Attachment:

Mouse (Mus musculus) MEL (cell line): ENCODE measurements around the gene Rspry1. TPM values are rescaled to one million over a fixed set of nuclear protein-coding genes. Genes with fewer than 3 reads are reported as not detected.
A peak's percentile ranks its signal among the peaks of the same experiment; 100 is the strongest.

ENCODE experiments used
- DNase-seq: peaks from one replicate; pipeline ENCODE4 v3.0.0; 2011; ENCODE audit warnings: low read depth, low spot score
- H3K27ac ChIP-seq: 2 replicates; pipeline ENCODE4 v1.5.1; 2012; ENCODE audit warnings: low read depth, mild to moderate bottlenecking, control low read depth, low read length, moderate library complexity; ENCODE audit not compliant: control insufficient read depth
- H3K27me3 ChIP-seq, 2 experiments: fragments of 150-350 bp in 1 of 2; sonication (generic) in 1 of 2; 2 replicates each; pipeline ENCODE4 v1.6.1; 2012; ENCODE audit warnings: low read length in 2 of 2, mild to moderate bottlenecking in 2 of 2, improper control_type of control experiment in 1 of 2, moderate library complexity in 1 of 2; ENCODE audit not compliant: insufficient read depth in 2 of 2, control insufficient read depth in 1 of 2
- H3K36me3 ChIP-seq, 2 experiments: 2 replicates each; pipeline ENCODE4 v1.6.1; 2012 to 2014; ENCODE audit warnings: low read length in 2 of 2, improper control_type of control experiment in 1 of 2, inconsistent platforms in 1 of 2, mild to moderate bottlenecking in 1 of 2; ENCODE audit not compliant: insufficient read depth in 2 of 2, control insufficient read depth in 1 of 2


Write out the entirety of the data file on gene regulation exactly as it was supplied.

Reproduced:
Mouse (Mus musculus) MEL (cell line): ENCODE measurements around the gene Rspry1. TPM values are rescaled to one million over a fixed set of nuclear protein-coding genes. Genes with fewer than 3 reads are reported as not detected.
A peak's percentile ranks its signal among the peaks of the same experiment; 100 is the strongest.

ENCODE experiments used
- DNase-seq: peaks from one replicate; pipeline ENCODE4 v3.0.0; 2011; ENCODE audit warnings: low read depth, low spot score
- H3K27ac ChIP-seq: 2 replicates; pipeline ENCODE4 v1.5.1; 2012; ENCODE audit warnings: low read depth, mild to moderate bottlenecking, control low read depth, low read length, moderate library complexity; ENCODE audit not compliant: control insufficient read depth
- H3K27me3 ChIP-seq, 2 experiments: fragments of 150-350 bp in 1 of 2; sonication (generic) in 1 of 2; 2 replicates each; pipeline ENCODE4 v1.6.1; 2012; ENCODE audit warnings: low read length in 2 of 2, mild to moderate bottlenecking in 2 of 2, improper control_type of control experiment in 1 of 2, moderate library complexity in 1 of 2; ENCODE audit not compliant: insufficient read depth in 2 of 2, control insufficient read depth in 1 of 2
- H3K36me3 ChIP-seq, 2 experiments: 2 replicates each; pipeline ENCODE4 v1.6.1; 2012 to 2014; ENCODE audit warnings: low read length in 2 of 2, improper control_type of control experiment in 1 of 2, inconsistent platforms in 1 of 2, mild to moderate bottlenecking in 1 of 2; ENCODE audit not compliant: insufficient read depth in 2 of 2, control insufficient read depth in 1 of 2